Oct 19

Too much of anything….

October 19 - information-overload
I think most Democrats and Republicans alike would agree we see far too much of President Obama. He’s here. He’s there. He’s everywhere. As a result, voters tend to suffer from Obama Fatigue. I simply don’t want to see the guy anymore.

Too much of anything is a bad thing, especially for a brand. Case in point: I’m on the e-mail distribution of a certain law firm. Back in the good old, snail mail days, I looked forward to receiving their timely, thought provoking tips, trends and analysis reports.

Now, though, I’m continually bombarded by this very same firm. I must receive a new thought leadership article at least once a week, if not more. At times, I equate the law firm to the Allied invasion fleet and me as the defending German Army hunkering down on the beaches of Normandy as yet another salvo speeds my way.

It’s a shame, because I’m sure the content is relevant and important. But, in an information overload world, too much is, well, too much. I think it’s important for any and all communications to strike the proper balance between ‘just enough’ and Obama Fatigue. As for the law firm’s missives and me, I’ve adopted a Pavlovian response. As soon as I see the incoming article, I reach for the keyboard and hit ‘delete.’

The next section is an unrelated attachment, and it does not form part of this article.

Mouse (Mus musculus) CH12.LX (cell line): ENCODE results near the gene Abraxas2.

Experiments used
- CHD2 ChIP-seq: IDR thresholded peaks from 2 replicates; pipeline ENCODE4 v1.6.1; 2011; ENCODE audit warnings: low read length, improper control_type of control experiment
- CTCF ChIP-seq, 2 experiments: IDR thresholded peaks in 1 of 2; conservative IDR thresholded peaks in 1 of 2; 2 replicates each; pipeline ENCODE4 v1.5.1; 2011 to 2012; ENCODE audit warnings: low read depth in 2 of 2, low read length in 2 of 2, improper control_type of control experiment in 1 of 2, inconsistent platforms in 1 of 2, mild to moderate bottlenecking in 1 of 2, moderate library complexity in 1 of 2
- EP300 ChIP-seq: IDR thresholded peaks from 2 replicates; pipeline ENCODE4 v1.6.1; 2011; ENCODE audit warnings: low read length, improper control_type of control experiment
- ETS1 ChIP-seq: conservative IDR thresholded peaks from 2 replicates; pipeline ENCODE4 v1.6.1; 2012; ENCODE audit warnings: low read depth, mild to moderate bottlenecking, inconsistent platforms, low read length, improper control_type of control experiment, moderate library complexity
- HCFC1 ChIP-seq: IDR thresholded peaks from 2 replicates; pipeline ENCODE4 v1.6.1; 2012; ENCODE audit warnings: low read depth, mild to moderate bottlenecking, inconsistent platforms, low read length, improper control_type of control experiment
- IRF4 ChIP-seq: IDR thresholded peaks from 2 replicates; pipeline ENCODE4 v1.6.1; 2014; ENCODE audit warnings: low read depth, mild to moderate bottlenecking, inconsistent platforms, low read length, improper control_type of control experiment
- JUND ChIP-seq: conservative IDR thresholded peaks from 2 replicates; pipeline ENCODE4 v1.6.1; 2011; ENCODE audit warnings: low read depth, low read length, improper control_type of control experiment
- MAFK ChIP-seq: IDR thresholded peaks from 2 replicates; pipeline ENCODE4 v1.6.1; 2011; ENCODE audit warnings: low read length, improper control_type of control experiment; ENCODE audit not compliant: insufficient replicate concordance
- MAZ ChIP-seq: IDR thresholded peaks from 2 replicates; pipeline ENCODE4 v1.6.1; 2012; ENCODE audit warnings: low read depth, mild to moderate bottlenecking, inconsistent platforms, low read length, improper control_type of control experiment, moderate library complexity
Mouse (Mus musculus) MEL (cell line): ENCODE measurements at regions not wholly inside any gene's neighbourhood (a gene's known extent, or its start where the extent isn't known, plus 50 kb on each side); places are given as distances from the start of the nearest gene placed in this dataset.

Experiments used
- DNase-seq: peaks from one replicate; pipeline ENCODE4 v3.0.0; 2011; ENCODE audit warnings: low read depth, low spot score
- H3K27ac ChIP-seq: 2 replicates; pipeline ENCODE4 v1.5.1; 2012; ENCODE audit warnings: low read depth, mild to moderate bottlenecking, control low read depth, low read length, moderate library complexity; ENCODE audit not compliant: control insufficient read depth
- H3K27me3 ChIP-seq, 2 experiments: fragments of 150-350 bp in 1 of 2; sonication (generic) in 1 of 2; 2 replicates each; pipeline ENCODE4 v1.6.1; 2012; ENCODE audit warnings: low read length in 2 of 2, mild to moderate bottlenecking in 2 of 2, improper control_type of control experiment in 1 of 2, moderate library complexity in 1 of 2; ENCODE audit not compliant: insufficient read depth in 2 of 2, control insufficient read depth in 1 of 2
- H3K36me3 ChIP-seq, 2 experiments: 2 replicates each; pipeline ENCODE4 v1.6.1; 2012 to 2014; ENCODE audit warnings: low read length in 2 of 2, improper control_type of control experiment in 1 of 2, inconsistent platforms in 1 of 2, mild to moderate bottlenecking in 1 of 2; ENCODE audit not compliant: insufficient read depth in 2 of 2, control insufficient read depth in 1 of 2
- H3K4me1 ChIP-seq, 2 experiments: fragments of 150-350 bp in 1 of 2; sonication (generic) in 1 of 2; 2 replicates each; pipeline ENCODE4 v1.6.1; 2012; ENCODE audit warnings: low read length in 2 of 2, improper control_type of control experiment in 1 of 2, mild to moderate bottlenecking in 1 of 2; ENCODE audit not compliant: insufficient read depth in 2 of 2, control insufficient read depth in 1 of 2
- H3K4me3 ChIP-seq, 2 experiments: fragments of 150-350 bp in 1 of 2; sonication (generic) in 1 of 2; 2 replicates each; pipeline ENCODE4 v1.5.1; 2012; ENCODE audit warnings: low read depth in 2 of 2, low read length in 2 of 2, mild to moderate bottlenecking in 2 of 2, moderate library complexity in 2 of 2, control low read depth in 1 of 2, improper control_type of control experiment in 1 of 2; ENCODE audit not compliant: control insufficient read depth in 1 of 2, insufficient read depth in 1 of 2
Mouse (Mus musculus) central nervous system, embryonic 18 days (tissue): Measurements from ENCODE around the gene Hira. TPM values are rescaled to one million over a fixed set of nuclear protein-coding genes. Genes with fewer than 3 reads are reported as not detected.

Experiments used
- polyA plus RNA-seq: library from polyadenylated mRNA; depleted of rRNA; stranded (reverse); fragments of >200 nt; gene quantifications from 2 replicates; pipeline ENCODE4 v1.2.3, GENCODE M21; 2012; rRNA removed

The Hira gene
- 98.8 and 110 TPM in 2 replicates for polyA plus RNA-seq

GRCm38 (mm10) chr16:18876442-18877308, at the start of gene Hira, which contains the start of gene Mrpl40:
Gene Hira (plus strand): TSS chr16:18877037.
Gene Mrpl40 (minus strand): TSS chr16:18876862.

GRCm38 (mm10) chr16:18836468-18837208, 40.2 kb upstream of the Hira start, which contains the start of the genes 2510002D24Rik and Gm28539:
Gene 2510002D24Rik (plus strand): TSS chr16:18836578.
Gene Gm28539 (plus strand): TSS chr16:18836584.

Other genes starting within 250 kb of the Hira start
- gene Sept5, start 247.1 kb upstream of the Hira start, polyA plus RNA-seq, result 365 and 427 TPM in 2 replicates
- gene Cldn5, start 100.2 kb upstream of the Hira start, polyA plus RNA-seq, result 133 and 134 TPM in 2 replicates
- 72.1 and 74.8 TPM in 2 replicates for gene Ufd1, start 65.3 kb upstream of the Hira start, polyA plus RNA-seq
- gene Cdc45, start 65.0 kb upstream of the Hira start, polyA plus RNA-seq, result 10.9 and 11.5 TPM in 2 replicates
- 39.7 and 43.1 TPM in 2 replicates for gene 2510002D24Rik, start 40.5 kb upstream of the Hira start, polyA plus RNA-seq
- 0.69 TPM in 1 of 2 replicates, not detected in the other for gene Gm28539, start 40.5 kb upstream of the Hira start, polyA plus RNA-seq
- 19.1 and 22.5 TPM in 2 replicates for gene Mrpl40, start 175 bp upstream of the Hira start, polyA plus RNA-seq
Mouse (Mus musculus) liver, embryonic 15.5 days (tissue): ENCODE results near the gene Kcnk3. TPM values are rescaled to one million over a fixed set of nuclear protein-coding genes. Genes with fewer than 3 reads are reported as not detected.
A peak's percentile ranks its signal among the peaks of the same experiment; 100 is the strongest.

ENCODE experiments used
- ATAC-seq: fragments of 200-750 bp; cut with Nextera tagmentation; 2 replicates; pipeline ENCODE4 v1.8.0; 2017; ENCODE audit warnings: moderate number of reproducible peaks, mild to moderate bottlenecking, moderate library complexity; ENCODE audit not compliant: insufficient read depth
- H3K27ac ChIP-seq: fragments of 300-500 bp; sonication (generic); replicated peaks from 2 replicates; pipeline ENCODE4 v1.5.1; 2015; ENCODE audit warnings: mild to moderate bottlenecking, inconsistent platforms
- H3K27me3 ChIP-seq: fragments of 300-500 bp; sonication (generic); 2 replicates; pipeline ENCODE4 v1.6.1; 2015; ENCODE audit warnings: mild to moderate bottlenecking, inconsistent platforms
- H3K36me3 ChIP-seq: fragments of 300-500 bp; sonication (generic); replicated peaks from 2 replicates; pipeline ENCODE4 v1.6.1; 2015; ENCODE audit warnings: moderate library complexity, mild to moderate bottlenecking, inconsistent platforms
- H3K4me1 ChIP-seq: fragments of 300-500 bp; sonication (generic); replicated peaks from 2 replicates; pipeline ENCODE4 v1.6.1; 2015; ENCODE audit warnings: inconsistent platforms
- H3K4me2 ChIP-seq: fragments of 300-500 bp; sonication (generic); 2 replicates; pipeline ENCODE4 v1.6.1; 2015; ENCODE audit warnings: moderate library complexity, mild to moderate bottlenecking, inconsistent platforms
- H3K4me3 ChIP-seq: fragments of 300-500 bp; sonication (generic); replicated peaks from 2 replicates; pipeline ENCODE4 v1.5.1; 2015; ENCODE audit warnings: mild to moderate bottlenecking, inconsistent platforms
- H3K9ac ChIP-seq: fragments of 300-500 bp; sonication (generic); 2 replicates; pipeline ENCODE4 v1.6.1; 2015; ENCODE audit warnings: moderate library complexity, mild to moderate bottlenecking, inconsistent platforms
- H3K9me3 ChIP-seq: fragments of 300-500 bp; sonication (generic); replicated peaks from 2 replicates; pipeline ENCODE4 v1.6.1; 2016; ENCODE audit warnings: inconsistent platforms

Marketers should be constantly gauging the impact of their communications programs. It’s easy to do and will enable the organization to dial back the frequency and intensity of their outreach. To do otherwise is to court the bane of any communications program: indifference.

Oct 31

When the spirit moves you

There’s a new poll just in time for Halloween that says Catholics and those who never attend religious services are most likely to report ghost sightings. That’s bad news for those of us who are NPCs (or, non-practicing Catholics).

I’ll bet if I am visited by a ghost tonight, it’ll be nasty, old, boy-bashing Sister Catherine Imelda. She scared the bejesus out of me when she was alive, and I’ll bet the afterlife hasn’t mellowed her any.

Getting back to the survey, it quizzed more than 1,000 Americans on everything from spirits and superstition to magic and UFOs.

It turns out that women are more superstitious than men about believing in the charm of four-leaf clovers, Democrats more than Republicans over opening umbrellas indoors and liberals more than conservatives when it came to a groom seeing his bride before a wedding.

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